It is well meant, but the Assisted Dying Bill will change the way we view the end of life and invite the law and bureaucracy into our deathbed, writes Tiffany Jenkins
NO-ONE can fail to sympathise with the reasons given for the Assisted Dying Bill, proposed by the Labour peer and former lord chancellor Charles Falconer, which has just received its second reading in the House of Lords.
The stories of the suffering witnessed by those speaking in favour of the bill are deeply moving. To want to relieve people of their physical and mental agonies is a very human impulse and many of us would like to help a loved-one exercise a choice if it is well-thought through.
Nor is it possible to prevent anyone from dying in the end, so why not ease their pain and speed the terminally ill on their way?
But whilst sympathetic, I do not support this bill, or any other moves to regulate, in law, assisted dying.
As I am an atheist this is not a position taken with any god in mind, or the church, as critics are often characterised and then dismissed; as if being religious somehow invalidates one’s point of view.
I am uncomfortable with legitimising and formalising in statute the assisted dying of the terminally ill, as this bill proposes to do; specifically those expected to die within six months, because it devalues life, and because doing so will inevitably introduce burdensome regulation to the deathbed.
For those who have very little time left to live, and who want to die with the assistance of families and doctors, they can elect to die. This is safer and more humane than formalising assisted dying which takes things a significant step further.
The new law asks for the endorsement and approval of assisting the death of a person who is terminally ill and it will give certain professionals the power and responsibility to act in this way.
The legal endorsement of assisted dying will influence how we relate to life and death issues. It will turn the taking of a life into a legal right and one that we have signed up to.
We already have that position, effectively, for war, but I do not want to see it extended to everyday life.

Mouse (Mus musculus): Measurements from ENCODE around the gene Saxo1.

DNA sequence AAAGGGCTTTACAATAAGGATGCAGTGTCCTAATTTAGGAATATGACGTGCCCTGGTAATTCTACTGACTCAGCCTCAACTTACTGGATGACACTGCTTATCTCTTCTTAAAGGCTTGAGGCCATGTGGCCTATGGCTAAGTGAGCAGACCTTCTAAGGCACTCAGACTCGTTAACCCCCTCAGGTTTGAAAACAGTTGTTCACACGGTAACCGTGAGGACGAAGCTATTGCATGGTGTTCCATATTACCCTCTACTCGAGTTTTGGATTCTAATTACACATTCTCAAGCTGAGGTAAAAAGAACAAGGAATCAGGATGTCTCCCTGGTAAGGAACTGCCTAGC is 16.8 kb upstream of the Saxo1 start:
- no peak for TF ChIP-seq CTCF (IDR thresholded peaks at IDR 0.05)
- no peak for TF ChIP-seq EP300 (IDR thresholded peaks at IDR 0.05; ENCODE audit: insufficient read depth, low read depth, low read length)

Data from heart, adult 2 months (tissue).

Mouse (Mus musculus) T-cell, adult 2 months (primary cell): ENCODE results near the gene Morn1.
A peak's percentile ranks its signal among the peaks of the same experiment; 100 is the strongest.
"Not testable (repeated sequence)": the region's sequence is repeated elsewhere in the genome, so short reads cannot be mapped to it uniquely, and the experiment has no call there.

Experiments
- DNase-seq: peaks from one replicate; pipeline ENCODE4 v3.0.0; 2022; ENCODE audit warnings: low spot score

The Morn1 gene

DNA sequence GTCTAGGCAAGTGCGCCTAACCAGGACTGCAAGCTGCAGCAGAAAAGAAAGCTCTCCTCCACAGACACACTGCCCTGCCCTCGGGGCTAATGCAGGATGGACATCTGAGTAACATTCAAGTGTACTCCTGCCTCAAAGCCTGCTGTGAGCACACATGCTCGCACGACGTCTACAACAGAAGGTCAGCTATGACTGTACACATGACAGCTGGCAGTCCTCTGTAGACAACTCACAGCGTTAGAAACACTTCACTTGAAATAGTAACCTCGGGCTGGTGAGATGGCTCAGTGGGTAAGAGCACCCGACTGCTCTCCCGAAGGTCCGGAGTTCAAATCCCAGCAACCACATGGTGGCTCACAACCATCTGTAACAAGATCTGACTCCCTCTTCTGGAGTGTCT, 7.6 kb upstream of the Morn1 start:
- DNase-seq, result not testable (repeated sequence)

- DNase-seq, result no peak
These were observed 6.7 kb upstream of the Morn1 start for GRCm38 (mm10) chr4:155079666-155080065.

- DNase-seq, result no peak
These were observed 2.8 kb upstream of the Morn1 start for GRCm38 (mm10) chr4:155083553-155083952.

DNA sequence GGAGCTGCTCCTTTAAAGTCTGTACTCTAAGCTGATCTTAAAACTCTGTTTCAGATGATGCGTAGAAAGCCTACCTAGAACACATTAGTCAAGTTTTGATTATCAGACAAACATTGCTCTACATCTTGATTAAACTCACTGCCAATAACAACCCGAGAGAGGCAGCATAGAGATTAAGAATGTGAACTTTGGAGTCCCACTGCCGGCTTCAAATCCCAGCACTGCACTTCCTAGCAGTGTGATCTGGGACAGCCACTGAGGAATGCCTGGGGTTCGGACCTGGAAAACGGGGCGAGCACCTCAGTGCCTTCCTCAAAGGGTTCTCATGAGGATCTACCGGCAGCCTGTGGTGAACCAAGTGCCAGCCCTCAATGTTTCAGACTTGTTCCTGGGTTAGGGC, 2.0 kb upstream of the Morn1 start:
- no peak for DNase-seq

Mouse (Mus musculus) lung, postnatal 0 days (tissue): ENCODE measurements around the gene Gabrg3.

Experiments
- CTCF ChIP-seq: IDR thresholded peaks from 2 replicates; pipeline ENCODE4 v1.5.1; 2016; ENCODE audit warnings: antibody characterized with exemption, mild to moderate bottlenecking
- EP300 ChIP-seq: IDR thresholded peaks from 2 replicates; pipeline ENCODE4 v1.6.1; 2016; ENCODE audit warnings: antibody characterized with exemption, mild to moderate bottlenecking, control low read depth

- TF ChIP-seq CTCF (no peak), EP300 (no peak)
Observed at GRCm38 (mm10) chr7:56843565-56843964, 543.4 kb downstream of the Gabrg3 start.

I don’t buy some of the scare stories promulgated by some campaigners against the bill: there is not a significant amount of mercenary people who want to speed up the passing of a relative for personal gain, but passing this bill will change the value we accord to the life of those who are dying.
Legalising assisted dying will place pressure on those who are terminal to feel they ought to die sooner, because it suggests that a good death is one that is quick and administered by professionals rather than long and drawn out.
The danger with this bill is that a way to die a good death is legislated for, and that can be controlling and manipulative.
The bill will turn doctors into professionals who have the formal right to take a life rather than carers who should do no harm.
This will change the relationship between patient and medic for the worse, and is one reason why so many medics are opposed.
Doctors also know it is difficult to correctly assess the amount of time that those who are dying actually have left, so you have to ask: how they will make the assessment that the patient, in the words of the bill “is reasonably expected to die within six months”?
Norman Lamb MP says that he backs the bill because “the individual should be the person who decides, not the state” and I have sympathy with this position, but how the individual makes this decision and how it is recognised, needs to be subject to greater questioning.
Many supporters of the bill talk of “appropriate safeguards”, but what are appropriate safeguards and what effect will they have?
In Assisted Suicide: The Liberal, Humanist Case Against Legalisation, the academic Kevin Yuill warns that “legalising assisted suicide inevitably sets up a tribunal of doctors and lawyers – state representatives – to objectively decide whether our lives are worth living or not”.
Yuill argues that assisted suicide will see private decisions become subject to external arbitration – they will be monitored and checked by appointed authorities – and that this formalisation could be traumatic for all concerned.
That is my fear. The bill, as it has to be because it will be law, is written in legalistic terms, and those terms should ring alarm bells because this is what people will face if they wish to go through with an assisted death.
For example, section 3 (1) (a) of the bill states that the intention to die shall be deemed legitimate if “the person has made and signed a declaration to that effect in the form in the Schedule in the presence of a witness (who must not be a relative or directly involved in the person’s care or treatment) who signed the declaration in the person’s presence; and (b) that declaration has been countersigned in accordance with subsection (3) by – (i) the registered medical practitioner from whom the person has requested assistance to end their life (‘the attending doctor’); and (ii) another registered medical practitioner (‘the independent doctor’) who is not a relative, partner or colleague in the same practice or clinical team, of the attending doctor; neither of whom may also be the witness required under paragraph (a)”.
Reading the bill makes my heart sink. This short extract from one section gives us a flavour of what safeguards will mean in practice – bureaucratic, legal checks will be brought in to regulate difficult, personal decisions.
And it reveals who will really have the power to decide what happens: doctors and lawyers.
Ultimately they will decide if the patient, having written and signed the approved declaration, is competent and capable of making such a decision.
And as we die, this is probably the last thing any of us want: paperwork that needs to be signed off by an appointed authority.
We should not invite the law into our deathbed.